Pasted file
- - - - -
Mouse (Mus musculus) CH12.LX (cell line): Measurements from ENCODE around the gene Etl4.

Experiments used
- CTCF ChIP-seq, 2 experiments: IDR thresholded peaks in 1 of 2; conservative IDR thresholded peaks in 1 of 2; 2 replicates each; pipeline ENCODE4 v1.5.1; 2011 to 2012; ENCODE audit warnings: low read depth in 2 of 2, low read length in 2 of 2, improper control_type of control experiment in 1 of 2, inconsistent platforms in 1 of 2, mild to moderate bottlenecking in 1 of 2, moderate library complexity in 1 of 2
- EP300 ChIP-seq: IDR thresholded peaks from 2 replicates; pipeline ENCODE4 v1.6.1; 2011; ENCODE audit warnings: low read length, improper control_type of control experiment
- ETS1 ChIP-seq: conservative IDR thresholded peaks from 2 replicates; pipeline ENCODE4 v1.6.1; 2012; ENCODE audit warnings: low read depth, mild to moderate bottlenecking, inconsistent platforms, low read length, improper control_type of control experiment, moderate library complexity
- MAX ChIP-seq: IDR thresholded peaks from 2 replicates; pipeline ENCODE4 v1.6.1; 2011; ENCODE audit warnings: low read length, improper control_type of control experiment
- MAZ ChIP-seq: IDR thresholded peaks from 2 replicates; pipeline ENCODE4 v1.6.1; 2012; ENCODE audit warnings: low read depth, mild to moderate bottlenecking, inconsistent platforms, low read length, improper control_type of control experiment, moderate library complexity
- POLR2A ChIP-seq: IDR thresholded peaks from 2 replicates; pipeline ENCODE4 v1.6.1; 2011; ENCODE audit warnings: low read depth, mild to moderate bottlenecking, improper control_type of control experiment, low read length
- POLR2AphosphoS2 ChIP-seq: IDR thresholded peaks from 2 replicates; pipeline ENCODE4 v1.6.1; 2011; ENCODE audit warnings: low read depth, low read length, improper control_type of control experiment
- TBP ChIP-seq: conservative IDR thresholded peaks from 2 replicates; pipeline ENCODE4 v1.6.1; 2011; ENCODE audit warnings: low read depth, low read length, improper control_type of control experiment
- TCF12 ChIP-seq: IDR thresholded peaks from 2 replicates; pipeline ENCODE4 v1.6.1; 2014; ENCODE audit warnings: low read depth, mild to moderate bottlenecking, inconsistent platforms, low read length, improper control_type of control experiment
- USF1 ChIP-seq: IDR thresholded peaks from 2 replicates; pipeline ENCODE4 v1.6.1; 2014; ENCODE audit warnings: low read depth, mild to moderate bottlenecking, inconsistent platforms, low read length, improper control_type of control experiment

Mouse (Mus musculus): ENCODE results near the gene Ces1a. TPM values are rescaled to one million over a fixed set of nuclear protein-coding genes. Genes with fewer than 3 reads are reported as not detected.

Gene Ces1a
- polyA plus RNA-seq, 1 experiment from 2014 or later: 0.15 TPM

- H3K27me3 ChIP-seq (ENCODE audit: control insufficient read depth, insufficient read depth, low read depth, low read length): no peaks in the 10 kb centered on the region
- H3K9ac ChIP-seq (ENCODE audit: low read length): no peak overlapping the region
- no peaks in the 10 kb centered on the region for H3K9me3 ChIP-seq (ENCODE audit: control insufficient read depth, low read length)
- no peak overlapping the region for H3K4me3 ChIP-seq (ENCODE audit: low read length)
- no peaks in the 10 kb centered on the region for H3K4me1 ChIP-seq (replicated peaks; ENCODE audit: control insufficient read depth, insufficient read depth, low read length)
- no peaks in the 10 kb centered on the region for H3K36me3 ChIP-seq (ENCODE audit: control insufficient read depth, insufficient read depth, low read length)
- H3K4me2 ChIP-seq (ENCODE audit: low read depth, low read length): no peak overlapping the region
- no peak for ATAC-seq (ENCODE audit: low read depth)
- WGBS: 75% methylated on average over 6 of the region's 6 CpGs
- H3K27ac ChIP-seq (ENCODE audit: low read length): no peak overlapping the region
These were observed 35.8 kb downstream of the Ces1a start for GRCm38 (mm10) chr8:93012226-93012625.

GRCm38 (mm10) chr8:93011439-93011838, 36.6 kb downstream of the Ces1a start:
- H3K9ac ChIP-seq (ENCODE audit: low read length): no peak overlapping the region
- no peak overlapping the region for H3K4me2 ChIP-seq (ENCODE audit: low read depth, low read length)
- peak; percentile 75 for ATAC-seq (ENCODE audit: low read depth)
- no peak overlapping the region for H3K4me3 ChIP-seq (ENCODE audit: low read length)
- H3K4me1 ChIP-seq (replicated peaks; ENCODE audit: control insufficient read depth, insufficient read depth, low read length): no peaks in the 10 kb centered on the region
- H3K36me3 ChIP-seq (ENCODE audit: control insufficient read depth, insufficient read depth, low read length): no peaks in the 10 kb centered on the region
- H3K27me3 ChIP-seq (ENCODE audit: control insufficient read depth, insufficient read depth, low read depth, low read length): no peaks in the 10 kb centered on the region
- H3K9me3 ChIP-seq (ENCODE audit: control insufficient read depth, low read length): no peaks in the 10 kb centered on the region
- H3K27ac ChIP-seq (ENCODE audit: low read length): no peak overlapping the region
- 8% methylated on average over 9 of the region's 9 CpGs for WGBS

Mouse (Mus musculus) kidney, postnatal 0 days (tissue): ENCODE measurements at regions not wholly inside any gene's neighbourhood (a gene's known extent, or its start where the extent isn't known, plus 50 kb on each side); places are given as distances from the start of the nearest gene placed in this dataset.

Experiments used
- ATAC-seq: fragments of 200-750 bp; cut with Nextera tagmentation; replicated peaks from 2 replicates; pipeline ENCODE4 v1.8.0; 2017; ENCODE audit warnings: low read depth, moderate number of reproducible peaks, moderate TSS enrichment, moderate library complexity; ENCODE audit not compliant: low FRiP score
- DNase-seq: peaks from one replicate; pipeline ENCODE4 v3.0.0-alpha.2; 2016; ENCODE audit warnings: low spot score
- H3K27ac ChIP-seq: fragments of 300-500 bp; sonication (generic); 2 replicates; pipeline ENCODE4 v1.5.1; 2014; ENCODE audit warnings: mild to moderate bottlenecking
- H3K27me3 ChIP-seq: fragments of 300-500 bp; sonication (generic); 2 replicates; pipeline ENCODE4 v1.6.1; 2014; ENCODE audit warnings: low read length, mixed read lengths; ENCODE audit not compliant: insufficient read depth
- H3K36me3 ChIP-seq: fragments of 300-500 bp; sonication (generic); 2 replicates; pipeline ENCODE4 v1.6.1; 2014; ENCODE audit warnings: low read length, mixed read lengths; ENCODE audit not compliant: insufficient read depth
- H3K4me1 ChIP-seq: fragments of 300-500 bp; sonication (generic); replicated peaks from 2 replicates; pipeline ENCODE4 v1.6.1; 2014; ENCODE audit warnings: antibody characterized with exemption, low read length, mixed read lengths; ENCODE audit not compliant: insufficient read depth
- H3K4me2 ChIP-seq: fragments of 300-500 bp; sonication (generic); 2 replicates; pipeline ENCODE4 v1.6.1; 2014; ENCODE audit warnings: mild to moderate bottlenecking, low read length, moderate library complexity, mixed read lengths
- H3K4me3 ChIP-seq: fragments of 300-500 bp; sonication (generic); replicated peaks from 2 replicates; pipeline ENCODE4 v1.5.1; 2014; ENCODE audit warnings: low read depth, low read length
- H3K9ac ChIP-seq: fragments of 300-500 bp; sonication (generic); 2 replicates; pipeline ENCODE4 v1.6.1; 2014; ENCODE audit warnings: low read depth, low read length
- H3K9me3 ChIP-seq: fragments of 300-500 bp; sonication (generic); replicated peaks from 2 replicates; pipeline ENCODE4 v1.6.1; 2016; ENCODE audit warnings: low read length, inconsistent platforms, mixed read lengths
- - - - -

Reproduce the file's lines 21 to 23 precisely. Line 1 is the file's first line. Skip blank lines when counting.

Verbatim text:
- no peaks in the 10 kb centered on the region for H3K36me3 ChIP-seq (ENCODE audit: control insufficient read depth, insufficient read depth, low read length)
- H3K4me2 ChIP-seq (ENCODE audit: low read depth, low read length): no peak overlapping the region
- no peak for ATAC-seq (ENCODE audit: low read depth)